Last December was a pivotal moment in the world of immersive interactive content development. Oculus VR, the previously heralded Kickstarter Virtual Reality phenomenon, secured $75m in venture capital funding, and put itself well on the way to household name status.
During the previous 12 months, Oculus had built a feverish fanbase of 40,000 developers, which culminated in being crowned ‘Best Of CES’ at the 2014 Consumer Electronics Show.
Whilst its initial intentions were always skewed towards the console/PC gaming market, the take-up and buzz created outside the games world was nothing short of extraordinary. It very quickly became a "must see" for advertising agencies and content producers. And with brands continually looking for more immersive experiences for their consumers, the relatively cheap ($300) Oculus Rift lit a touchpaper in the minds of creative individuals across a whole host of environments.
What does the Oculus Rift do?
Well, succinctly, it’s a new and vastly improved breed of virtual reality (VR) that can put people directly into a fully 3D, fully 360 degrees virtual world. The headset combines a screen and a gyroscope that work together to allow the user to look around and explore any CGI world of their choice.
The benefits for gaming are instantly obvious. First person shooters are raised to awesome levels, but that’s just scratching the surface. Any model of entertainment can now potentially be viewed "in the round". And why stop at entertainment? Medical companies, manufacturing, architecture firms, museums - the list of possibilities is seemingly endless.
So how can brands harness Oculus? And what’s needed to develop an experience?
Firstly, you need to think in a different way. Whilst Oculus can be used for linear storytelling, consumers now have the ability to explore a scene. This can be a highly polished product scene, or something more narrative. So consumers could experience the interior of a car more profoundly than any previously existing virtual test drive. Oculus can also be used to take consumers into the world of a brand from a desk in a shopping mall, or even from a download in their own home.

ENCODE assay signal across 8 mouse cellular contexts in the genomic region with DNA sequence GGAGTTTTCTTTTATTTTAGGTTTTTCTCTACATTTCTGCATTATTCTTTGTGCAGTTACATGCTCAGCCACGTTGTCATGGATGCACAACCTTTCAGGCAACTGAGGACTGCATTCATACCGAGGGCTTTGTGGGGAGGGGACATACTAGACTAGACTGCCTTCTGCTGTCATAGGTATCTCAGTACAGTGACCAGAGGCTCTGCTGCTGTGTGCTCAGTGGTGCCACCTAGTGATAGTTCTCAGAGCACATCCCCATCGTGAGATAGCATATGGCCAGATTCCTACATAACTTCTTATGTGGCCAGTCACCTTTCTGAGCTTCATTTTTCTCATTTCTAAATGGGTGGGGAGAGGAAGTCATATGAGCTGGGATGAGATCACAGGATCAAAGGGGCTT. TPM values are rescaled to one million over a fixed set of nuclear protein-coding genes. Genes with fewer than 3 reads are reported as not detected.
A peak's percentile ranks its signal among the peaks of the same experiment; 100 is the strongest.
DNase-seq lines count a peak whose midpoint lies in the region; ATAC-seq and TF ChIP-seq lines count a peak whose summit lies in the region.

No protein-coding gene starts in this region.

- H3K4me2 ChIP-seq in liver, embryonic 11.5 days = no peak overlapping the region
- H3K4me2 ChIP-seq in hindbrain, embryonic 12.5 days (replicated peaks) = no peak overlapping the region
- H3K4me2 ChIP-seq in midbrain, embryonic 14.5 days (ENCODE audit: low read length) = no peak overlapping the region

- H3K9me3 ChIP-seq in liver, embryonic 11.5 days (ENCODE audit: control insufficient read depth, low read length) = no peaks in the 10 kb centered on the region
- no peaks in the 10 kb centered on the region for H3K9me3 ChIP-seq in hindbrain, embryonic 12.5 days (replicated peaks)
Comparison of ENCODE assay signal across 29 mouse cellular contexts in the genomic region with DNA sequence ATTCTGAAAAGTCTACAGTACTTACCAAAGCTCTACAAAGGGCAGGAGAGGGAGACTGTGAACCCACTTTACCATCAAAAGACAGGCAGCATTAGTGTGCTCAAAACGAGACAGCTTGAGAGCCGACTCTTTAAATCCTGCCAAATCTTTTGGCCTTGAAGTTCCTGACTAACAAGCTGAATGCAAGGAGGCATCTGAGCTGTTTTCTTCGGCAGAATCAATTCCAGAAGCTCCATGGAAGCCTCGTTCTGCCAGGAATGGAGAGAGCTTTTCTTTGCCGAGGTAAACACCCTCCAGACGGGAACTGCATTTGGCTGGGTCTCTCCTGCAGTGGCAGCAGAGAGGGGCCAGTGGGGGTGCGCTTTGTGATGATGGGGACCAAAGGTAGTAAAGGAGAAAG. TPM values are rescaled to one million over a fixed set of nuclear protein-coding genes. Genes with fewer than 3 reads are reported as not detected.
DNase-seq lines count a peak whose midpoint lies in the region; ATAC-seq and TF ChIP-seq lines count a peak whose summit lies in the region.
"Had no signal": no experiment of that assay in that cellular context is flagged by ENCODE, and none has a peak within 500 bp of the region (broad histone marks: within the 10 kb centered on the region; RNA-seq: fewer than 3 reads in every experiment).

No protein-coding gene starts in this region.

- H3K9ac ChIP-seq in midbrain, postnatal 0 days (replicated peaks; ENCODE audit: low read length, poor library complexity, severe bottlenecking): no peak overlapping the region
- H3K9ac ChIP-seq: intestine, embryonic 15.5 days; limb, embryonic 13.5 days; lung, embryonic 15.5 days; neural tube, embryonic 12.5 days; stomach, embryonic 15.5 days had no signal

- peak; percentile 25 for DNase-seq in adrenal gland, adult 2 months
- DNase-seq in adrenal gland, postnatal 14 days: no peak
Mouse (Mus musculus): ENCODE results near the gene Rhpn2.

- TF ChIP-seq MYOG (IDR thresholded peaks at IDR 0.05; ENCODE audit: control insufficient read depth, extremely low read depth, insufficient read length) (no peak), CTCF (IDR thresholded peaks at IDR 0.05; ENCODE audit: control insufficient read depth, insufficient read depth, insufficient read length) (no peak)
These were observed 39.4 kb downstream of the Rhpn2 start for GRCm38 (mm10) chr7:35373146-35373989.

Technically, the content needs to be produced in a game engine. This is an area already becoming keenly exploited by content producers. Brand use of realtime rendering game engines is still relatively new, but a few of us have been at it for nearly four years now and we’re successfully blurring the line between filmic and interactive experiences to create some incredibly innovative and soon-to-be-released marketing projects, with open platform engines like Unity and Unreal offering the perfect toolset for VR in a marketing context.
In addition to creating an unrivalled VR experience, the Oculus Rift should also be praised for its affordability. Current development kits are $300 each, which makes creating a consumer-facing event feasible because grabbing 10 Rifts is not a huge hardware outlay. What’s more, the required computer and graphics card combinations are all potentially available in domestic retail stores.
The reach of such an experience can be further increased by dissemination online via existing game platforms, or even web pages. The remote rendering pipeline offered by PS4/Gaikai shows that render farms can potentially power these experiences remotely, directly into a web browser.
Product demonstrations, architectural walkthroughs, short films, branded experiences; they’re all achievable. But the immersive world of Oculus VR is more demanding than constructing interactive web experiences (triggering video layers in order does not really work in VR).
So much like the use of game engines for other narrative experiences, there is a storytelling educational curve to grasp where we need to transfer linear narrative skills into building truly interactive experiences. But this curve becomes a fascinating thing in itself; something that gives the marketing industry an opportunity to learn new immersive ways of interacting with consumers.
(The author is head of digital at Oscar-winning content company Framestore. This article first appeared on marketingmagazine.co.uk)